The media and entertainment industry has always been at the cutting-edge of technological advancement and development. Over the last several decades this trend has only accelerated, with the digitisation of content spearheading this evolution.
Nowhere is this change more apparent than in India, where the media landscape has undergone a radical transformation that has transformed it into one of the largest, and most lucrative, markets for entertainment in the world.
According to the eleventh annual edition of KPMG in India’s Media & Entertainment (M&E) report, aptly dubbed ‘India’s digital future: Mass of niches’, the nation’s entertainment industry was worth an estimated INR 1.6 Tn in 2019. This figure represents a year-on-year growth of 13 %, with a compounded annual growth rate (CAGR) of 12% between 2015 and 2019.
India, therefore, stands as the fastest-growing M&E market in the world – and it’s just getting started. This meteoric growth is visible across virtually every segment of the industry and has resulted in the emergence of a number of key trends.
The Rise Of Mobile Streaming
The video streaming industry is estimated to grow at a CAGR of 22%, to reach INR 1 Bn by 2023. This represents the highest growth rate among all segments in the M&E industry. Driven by massive improvements in bandwidth connectivity and availability, increasingly affordable smart devices, and mobile data that’s amongst the cheapest in the world, India’s vast population has finally begun to join the digital revolution.
As a result, with plenty of room to grow. Much of this shift can be attributed to the 2016 launch of Reliance Industries’ game-changing Jio network, whose affordable pricing sparked a price race to the bottom between the nation’s data providers. The primary beneficiaries of this were India’s rural population, who were finally granted access to a plethora of cheap, reliable data plans. And the end result? An insatiable hunger for digital video content.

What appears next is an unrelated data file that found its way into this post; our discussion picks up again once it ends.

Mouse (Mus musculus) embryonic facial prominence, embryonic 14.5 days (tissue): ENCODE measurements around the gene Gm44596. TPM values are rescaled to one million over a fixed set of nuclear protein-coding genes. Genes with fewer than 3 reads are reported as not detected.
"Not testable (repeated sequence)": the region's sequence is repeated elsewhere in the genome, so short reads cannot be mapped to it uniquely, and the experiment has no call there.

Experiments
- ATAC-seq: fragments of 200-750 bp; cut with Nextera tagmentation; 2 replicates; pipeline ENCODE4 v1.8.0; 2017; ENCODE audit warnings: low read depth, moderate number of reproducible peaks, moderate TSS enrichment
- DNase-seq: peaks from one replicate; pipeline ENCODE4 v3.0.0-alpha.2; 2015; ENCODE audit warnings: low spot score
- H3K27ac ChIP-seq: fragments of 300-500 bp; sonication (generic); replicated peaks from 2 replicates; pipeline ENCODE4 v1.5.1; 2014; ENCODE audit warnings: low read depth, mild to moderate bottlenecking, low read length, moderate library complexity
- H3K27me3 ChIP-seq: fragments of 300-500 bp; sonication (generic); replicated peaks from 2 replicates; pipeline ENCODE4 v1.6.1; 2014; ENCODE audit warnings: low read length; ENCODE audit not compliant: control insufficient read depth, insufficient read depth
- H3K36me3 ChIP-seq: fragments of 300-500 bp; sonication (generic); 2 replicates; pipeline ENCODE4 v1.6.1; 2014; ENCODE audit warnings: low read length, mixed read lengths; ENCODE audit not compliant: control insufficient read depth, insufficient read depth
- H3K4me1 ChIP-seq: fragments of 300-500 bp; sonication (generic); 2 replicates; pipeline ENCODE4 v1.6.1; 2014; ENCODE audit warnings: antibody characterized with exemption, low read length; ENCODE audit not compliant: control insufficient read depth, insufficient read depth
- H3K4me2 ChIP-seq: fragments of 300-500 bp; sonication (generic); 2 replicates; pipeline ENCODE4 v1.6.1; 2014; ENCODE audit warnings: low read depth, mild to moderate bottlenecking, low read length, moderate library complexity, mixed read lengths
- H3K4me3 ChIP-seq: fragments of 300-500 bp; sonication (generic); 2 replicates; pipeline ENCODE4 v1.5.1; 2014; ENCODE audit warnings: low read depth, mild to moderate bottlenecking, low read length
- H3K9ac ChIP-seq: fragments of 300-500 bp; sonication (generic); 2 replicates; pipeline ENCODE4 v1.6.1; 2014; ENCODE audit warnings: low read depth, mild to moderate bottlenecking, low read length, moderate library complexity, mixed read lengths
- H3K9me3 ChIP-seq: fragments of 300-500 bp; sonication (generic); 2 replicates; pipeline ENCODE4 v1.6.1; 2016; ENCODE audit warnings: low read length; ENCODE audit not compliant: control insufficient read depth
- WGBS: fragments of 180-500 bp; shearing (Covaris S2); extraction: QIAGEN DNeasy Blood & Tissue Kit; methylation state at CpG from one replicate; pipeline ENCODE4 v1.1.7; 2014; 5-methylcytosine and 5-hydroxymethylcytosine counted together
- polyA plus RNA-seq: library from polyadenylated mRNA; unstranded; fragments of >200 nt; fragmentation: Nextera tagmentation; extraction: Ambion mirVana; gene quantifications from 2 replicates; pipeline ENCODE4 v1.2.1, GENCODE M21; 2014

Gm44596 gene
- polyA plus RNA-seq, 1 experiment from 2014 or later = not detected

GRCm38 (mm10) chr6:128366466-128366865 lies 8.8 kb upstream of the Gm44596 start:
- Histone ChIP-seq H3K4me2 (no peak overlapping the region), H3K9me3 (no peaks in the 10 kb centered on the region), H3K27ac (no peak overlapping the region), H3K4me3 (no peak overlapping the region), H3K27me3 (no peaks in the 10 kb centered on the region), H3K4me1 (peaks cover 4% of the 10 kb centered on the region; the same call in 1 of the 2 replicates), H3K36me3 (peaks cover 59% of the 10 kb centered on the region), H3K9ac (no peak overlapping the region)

India’s urban population is always on the move, with vast swathes of the population spending hours on their daily commute to and from work. As a result, streaming in India has evolved into a predominantly mobile-dominated activity. This state of affairs has only been further reinforced by the cheap and ubiquitous nature of data, allowing vast volumes of content to be streamed and downloaded on the go.
Well aware of the Indian consumer’s preference for consuming content through their phones, mobile operators such as Jio, Airtel, and Vodafone-Idea have been quick to partner with various OTT services. Premium data plans offer free subscriptions to these platforms, with certain operators even choosing to bundle their own streaming service as part of the deal.
OTT services have also been quick to adapt to this situation, customising their plans to suit the needs of the many. 2019 saw Netflix launch a mobile-only version of its streaming service – an Indian-exclusive plan – available at a substantially lower monthly subscription. More are sure to follow.
A New Demographic – The Importance Of Vernacular Content
With the vast majority of India’s English-speaking populace already digitally engaged, these new users are set to come from regional language markets across the nation. Comprised of viewers from Tier 2, 3, and 4 cities, they come with a pre-existing set of preferences and tastes in entertainment. Companies willing and able to meet these needs are presented with a tremendous growth opportunity.
Of particular importance are vernacular languages and localised content and solutions. Faced with this pressing demand, streaming companies both international and local have committed themselves to produce original IPs and hyperlocal regional content that caters to specific target markets and audiences.